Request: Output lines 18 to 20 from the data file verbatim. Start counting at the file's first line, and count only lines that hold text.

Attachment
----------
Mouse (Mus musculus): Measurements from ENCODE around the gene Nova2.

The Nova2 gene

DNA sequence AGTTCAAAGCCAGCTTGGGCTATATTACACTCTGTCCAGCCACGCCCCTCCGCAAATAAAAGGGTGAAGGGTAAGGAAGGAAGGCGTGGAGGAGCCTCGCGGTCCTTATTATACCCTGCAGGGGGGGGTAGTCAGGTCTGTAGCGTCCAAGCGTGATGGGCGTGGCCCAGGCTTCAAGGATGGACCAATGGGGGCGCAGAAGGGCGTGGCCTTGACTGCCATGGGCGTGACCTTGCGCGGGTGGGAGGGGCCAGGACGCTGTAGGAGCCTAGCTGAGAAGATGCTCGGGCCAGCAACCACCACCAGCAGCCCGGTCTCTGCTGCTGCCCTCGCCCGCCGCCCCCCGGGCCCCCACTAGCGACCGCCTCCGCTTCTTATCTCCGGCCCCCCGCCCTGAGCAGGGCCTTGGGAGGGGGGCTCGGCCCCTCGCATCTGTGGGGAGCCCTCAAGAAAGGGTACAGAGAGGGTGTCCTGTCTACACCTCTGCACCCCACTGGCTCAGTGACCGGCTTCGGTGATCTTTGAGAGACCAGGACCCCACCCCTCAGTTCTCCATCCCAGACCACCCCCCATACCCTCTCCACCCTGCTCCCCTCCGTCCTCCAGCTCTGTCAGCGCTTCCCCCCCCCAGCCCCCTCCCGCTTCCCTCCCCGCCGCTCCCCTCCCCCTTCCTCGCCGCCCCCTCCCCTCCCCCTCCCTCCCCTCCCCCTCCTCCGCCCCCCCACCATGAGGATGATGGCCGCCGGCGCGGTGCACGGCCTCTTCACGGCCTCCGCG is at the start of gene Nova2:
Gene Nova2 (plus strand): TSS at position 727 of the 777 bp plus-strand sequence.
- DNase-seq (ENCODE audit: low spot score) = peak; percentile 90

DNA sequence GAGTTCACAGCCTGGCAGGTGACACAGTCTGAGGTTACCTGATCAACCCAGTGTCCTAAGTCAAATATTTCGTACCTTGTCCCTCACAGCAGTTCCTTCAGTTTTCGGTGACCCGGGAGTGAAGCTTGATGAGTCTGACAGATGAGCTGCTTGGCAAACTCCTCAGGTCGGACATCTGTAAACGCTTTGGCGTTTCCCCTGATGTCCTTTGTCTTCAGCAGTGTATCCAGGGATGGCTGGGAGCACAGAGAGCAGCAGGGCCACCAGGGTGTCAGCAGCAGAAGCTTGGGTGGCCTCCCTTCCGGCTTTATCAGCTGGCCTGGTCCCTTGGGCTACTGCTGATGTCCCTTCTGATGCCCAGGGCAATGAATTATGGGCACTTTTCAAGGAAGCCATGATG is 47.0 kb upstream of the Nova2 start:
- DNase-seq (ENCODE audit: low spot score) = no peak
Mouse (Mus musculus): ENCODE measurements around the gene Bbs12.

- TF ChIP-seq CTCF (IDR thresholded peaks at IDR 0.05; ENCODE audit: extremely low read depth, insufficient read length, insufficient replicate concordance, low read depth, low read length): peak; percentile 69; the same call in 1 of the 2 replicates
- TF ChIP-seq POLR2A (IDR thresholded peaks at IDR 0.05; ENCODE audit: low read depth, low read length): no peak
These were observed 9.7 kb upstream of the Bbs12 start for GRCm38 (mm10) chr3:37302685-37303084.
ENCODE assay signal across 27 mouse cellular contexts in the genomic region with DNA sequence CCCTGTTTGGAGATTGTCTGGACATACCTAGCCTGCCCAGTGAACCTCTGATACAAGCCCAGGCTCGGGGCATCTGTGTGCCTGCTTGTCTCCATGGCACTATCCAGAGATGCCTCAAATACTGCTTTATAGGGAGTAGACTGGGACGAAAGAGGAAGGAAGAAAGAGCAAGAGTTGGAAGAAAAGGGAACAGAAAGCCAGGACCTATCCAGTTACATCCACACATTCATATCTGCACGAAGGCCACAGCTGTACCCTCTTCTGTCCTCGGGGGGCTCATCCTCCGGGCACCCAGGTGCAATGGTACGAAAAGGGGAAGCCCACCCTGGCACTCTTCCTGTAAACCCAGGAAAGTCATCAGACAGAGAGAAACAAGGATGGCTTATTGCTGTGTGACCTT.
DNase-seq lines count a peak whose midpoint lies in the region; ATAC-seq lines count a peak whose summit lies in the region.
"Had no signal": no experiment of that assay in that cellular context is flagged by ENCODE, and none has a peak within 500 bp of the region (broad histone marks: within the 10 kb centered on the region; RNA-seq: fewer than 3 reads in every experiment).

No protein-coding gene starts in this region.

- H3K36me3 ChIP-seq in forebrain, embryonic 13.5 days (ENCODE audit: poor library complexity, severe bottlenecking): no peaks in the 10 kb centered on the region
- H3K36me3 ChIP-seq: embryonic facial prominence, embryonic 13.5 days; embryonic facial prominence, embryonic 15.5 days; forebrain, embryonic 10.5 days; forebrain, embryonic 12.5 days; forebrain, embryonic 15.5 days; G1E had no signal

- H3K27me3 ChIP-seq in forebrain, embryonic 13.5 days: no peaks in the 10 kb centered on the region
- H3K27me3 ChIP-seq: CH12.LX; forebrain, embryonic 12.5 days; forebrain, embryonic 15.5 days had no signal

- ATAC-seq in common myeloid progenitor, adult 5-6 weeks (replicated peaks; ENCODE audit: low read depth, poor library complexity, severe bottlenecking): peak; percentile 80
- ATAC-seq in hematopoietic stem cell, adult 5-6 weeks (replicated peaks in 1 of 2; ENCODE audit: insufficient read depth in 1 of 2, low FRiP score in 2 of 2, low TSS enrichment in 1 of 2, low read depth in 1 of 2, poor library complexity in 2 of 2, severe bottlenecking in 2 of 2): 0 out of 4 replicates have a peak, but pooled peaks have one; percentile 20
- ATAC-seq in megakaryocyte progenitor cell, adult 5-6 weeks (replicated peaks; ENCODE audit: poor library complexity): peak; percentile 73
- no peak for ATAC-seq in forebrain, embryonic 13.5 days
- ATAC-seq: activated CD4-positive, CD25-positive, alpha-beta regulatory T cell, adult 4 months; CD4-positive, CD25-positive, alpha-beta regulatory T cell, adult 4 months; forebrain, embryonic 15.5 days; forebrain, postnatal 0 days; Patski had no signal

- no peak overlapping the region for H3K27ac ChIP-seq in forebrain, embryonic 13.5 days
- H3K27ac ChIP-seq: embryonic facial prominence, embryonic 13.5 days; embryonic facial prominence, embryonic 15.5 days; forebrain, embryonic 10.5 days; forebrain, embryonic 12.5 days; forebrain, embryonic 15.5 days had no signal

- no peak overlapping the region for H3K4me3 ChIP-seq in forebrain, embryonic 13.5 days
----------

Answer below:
- H3K27me3 ChIP-seq in forebrain, embryonic 13.5 days: no peaks in the 10 kb centered on the region
- H3K27me3 ChIP-seq: CH12.LX; forebrain, embryonic 12.5 days; forebrain, embryonic 15.5 days had no signal

- ATAC-seq in common myeloid progenitor, adult 5-6 weeks (replicated peaks; ENCODE audit: low read depth, poor library complexity, severe bottlenecking): peak; percentile 80